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Don’t call it ‘Suicide’

Photo of school children in morning assembly. Image source: Google.

“If I have failed, my parents have warned me not to return home tonight, or I will be killed!” a 5th grade student in Thimphu had told her friends as they were walking to their school on the morning of 18th December to get their final academic results. Her friends tried to console her but it seemed she was already injured by the words of her parents that had hit her ears like lethal bullets. As they stood on the school ground waiting for their names to be called out, she looked more nervous and worried.

Finally, when her results paper came through, all the little hopes she had been clinging to suddenly came to a standstill. Against her own wishes and against the great expectations of her parents, she had failed. She was certainly devastated and speechless. Later that day, her friends invited her to walk back home together with them, but she refused to join them saying she will follow them after a while. According to some of her friends, she was last seen sitting on a rock on the right bank of Wangchhu River later that evening. As the Sun gradually sank into the western skies, she had vanished out of sight. She had certainly executed the only option she thought she had at that time to escape from the possible punishments at home that night. Her body was fished out of the River in a couple of days, too late to be resurrected by the tears and regrets of her bereaved parents. Those words her parents had told her on the morning of that fateful day could never be taken back. She was gone forever.

This incident had happened about twelve years ago, but still there is a big lesson we can learn from it. In order to avoid such tragedies, the parents and their children should come closer so that they can understand one another’s needs and expectations. With rapid socio-economic developments taking place in the country, life is becoming increasingly hectic for both the parents and their children and hence, the gap of understanding between the two parties is widening day by day. Unlike the world in which we grew up as children, our children today live in a very delicate environment, pressed on all sides with the enormous weights of social, economic and academic challenges. So, without proper parental guidance and appropriate interventions from the concerned authorities, they can explode at any time.

The world today is full of competitions and life has become more complex and complicated. Amidst such competitions, we as parents all want our children to achieve excellence in everything. We want them to become engineers, doctors and pilots, regardless of their interests or competencies. As parents, I sometimes feel that we are demanding too much from our children. While we need to have certain set of rules and regulations at home to guide our children, I think there should be a balance of what we expect from them and what they can do to live upto our expectations. Whatever we do, I think punishing our children for their failures is not going to be helpful. As parents, our main sacred responsibility is to provide a ‘safe haven’ to our kids and hence, we are seen as the only source of security and safety. So when we fail to do just that, then where else can they take refuge in? As a result, disasters like the above incident are inevitable. Nobody will willingly kill himself or herself. We, the parents and society as a whole definitely should be guilty of contributing either directly or indirectly to the chain of events leading upto such otherwise-avoidable tragedies. It seriously calls for the need to be more responsibe to our children’s concerns, while establishing certain rules to guide them properly at home.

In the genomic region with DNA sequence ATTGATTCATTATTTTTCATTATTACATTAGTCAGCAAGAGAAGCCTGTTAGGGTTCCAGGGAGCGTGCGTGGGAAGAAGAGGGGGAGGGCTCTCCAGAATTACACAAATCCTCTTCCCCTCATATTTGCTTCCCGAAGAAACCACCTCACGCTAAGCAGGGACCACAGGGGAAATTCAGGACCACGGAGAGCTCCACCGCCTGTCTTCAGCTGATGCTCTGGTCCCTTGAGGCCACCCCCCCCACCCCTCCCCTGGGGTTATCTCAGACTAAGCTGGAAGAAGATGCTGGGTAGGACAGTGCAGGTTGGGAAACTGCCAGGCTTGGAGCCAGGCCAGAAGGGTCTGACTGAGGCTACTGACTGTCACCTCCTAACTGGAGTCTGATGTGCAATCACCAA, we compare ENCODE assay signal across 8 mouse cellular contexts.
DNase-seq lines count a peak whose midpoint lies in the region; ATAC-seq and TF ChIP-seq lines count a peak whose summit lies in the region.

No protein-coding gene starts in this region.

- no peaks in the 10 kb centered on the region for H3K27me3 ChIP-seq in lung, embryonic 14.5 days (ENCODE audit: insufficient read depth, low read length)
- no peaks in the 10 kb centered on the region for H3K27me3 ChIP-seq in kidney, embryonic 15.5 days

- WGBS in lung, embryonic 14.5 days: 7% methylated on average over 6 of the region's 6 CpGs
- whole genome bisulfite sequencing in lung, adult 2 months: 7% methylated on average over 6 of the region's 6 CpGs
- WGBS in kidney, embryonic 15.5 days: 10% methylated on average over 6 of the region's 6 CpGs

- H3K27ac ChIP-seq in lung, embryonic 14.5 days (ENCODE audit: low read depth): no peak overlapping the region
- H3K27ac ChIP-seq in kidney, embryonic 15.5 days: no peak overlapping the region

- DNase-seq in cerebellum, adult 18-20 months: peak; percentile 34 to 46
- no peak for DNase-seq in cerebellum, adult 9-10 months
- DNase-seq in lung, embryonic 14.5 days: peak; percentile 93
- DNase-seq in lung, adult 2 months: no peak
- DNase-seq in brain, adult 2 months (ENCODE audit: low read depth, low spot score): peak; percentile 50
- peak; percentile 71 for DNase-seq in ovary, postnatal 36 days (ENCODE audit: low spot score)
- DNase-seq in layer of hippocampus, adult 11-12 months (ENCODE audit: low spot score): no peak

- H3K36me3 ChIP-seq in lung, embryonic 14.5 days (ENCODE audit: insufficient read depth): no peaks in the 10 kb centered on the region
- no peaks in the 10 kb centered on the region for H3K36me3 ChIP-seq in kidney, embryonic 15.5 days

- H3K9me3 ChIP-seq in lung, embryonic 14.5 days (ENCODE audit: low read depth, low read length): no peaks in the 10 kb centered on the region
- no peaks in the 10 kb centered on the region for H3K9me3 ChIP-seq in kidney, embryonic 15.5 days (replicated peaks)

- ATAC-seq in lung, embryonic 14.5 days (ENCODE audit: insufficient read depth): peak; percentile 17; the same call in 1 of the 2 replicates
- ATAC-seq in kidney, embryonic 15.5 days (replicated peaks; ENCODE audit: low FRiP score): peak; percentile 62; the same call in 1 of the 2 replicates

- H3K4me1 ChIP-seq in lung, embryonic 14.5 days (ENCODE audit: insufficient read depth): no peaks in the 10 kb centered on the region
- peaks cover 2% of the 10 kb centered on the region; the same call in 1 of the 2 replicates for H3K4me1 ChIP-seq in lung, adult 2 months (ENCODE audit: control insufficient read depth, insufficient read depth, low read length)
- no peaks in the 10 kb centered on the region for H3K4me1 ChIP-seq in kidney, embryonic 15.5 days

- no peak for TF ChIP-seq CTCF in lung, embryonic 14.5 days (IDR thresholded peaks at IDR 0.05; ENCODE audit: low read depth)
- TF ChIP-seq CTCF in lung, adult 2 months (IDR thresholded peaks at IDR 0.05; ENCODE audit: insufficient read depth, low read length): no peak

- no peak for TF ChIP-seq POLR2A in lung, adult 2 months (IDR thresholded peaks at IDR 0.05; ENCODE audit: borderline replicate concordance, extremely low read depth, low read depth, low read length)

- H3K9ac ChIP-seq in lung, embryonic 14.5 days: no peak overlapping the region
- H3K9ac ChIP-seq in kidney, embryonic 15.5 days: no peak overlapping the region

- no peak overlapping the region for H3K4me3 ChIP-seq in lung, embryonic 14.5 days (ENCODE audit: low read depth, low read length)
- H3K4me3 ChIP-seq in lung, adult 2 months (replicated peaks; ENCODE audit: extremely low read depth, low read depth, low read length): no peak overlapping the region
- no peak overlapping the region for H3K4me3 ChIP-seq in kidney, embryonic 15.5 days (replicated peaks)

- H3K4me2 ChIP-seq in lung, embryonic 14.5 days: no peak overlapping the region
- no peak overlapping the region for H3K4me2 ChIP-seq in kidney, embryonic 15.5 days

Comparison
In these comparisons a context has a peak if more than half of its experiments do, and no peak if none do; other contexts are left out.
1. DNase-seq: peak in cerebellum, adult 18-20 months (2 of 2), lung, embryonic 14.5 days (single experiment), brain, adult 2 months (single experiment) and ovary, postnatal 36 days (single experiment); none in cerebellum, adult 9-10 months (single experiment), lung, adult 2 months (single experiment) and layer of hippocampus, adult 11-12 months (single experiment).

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5 thoughts on “Don’t call it ‘Suicide’

  1. At the end both are losers; one who suicides leaves precious path of life untrodden and one who triggered suicidal words loses his loved one. In this age, parents have to carefully deal with their children. Need to read the minds of their children rather than imposing their whims on their children. Suicide isn’t an option for both. Really saddening hear such stories.

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  2. Lack of good parenting style was the main cause for committing suicide. I would say… parents had unintentionally killed their daughter. After all, it is all to do with ‘EDUCATION”. Most of us know that all are different in every aspect but many want all children to be same…class topper, college topper, world topper and universe topper. IS THIS POSSIBLE?

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